Fishing trip with Ernest Weekley
By Lowell McGill
I sat under the comfortable pavilion at Lower Bryant’s Landing as the sun began to sink behind the horizon Friday enjoying the fellowship of friends and family.
One hundred yards away a dozen 16 year old boys swam and dove into the river, having the times of their lives. We were all there to celebrate Haden, my grandsons’s sixteenth birthday.
A nice cool breeze ushered through the open pavilion as most of my family, Bill and Ann Staff, Roy and Peggy Riley, Hooper Matthews and several of the Staff family enjoyed a very delightful evening. I don’t think I have ever seen as many scrumptious hamburgers and hot dogs, prepared by Mark and Suzanne, for a hearty group.
As I gazed down the river, seeing the countless riverside homes and mobile homes, I could not help but remember the last time I visited there.
In fact, it was the spring of 1945 when my dad and Ernest Weekley took me fishing with them. If I remember correctly this was merely a boat ramp during those days, no riverside homes or modern mobile homes.
Prior to our leaving for home and after my dad paid for the boat rental that April day I wondered off into a nearby thick brush area high on the riverbank.
My shoes were red, ankle high tennis shoes. I also carried with me my “Red Rider” BB gun. As I moved through the brush I stepped on a thorny bush and a big thorn penetrated my heel. The pain was really severe. We had no medicine but I was able to handle the pain until we got back to Perdido.
After traveling the twenty miles of bumpy unpaved roads we crossed the Perdido railroad tracks and noticed a very large crowd of people gathered at Ernest’s store. As soon as we pulled up, Foncie, Ernest’s wife said “President Roosevelt has just died.” The crowd was listening as the radio, which was positioned atop stacks of soft drink crates, was carrying the story of his passing. It was a somber occasion Most of that crowd remembered the role that president played in getting money into their hands following the recovering times of the great depression.
Many friends and relatives of my dad were there. There was Alvin Slay, Criel James, Harvey Rodgers, Perch Wilson, Clyde Dunn, Charles and Percy Weekley, Ike Hadley, Jordan “Jerd” Ammons, Florence McGill, Lizzy Havard, my uncle Albert McGill from Canoe and Joe Brock from Atmore, who was married to Ruth McGill, Foncie’s sister.
As I grew older I thought of the many occasions I would sit around and listen to these same people tell of things that happened in the past. In other words these people were the “old heads.” They were knowledgeable they remembered people and events of days gone by.
These were not the only old heads my family knew. My dad often talked with Steve Hubbard and Royal Johnson in Nokomis. Dr. McKinley of Atmore also spent a lot of time in Perdido.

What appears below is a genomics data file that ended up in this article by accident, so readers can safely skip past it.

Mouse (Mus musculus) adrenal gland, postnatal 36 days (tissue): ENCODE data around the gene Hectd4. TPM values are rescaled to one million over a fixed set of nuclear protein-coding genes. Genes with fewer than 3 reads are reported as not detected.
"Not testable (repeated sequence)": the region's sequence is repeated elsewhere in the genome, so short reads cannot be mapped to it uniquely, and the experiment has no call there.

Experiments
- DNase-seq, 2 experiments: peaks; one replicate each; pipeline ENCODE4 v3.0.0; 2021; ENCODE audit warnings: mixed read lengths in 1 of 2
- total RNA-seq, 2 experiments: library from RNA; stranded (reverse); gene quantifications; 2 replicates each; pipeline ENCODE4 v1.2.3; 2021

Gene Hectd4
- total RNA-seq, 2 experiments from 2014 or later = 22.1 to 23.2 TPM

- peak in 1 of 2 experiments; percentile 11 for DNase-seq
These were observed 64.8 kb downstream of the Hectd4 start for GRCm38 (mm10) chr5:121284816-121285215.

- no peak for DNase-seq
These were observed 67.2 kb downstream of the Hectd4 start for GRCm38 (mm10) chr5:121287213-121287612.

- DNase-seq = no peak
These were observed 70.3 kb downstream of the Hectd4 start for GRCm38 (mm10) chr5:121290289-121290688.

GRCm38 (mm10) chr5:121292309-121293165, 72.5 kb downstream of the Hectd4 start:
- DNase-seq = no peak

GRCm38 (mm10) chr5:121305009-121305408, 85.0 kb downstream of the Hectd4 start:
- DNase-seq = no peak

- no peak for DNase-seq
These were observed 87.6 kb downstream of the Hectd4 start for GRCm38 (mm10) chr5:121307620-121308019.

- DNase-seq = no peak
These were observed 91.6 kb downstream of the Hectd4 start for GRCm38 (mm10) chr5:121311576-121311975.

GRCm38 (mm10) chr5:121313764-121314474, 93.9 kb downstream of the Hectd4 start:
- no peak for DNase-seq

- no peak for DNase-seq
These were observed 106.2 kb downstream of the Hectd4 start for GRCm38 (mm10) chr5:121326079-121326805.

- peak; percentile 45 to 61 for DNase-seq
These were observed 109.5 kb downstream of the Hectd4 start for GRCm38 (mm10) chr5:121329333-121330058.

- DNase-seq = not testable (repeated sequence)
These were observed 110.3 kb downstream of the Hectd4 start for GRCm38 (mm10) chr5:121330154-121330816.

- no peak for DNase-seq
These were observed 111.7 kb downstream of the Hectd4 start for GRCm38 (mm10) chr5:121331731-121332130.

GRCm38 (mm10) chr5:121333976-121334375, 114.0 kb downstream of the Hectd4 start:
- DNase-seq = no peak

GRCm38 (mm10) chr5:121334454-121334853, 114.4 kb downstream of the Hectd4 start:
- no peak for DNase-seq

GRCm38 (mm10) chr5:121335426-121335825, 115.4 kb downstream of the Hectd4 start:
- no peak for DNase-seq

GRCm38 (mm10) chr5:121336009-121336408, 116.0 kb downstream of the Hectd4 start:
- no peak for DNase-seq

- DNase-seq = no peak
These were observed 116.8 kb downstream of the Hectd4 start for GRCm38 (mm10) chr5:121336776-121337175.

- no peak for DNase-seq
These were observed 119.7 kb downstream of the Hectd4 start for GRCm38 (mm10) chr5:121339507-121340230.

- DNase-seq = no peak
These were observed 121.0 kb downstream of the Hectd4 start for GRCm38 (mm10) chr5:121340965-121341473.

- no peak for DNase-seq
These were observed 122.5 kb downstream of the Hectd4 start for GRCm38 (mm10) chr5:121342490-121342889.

When I came to Atmore in the early 50s some new old head friends were cultivated. They included Theria and Les McCoy as Les had kin folks in Perdido. Others were Carey Powell, Joe Everett, John Holland and many more.
But, you know, as generations vanish so do all those old heads. In fact most all of those I mentioned are now gone. Now, just having a birthday I am realizing that I will soon be an old head.
I remember one day about a year ago I went with Arnold Hendrix to Perdido to talk with 90 plus year old "Jerd" Ammons, the last survivor of the old group I once knew.
Arnold wanted to learn more about his relatives who were natives of Perdido. His grandfather was Percy Weekley, brother of John Weekley and his grandmother was Dottie (Hadley) Weekley. He was also cousin to Eulene Cargill. I remembered his grandparents but I could not correctly trace their ancestry.
Without old heads much will pass us by. We will be left with vagueness and the inability to retain important events and people of our past.
Today, if you know of elderly people from your community go to them and find answers of interest. They will be gone one day and those answers will never be known.
Last week in my column I inadvertently listed our living in District 4 during the period Jack Edwards was our Congressman. This Congressional District was and is District 1.
I want to thank Robert Maxwell for bringing this to my attention. I also want to thank him for his nice compliments and for being a regular reader of our column. I remember all the fine work he did in the 1950s when he helped civic organizations raise money for the underprivileged annual Christmas shopping tours. He served as emcee on the WATM Christmas fund raising drives, and did a wonderful job. Because of our vast number of listeners and having no radio competition in those days many called in their pledges donating to this cause.
It’s amazing that column last week did not carry more mistakes following that four day stay in the hospital.
But, you know, as I watched TV the first night in the hospital, I saw and heard a very interesting commercial. The commercial was about a national well known motel chain and featured the voice of Johnny Cash singing the song “I’ve Been Everywhere.”
As I listened to the lyrics I heard ATMORE as one of the towns used in that song.
Tell me now, did I really hear these lyrics correctly or was it the medicine working on me that night? I always thought Hank Snow was the original vocalist of that song.
Lowell McGill is a historical columnist for The Atmore Advance. He can be reached at email@example.com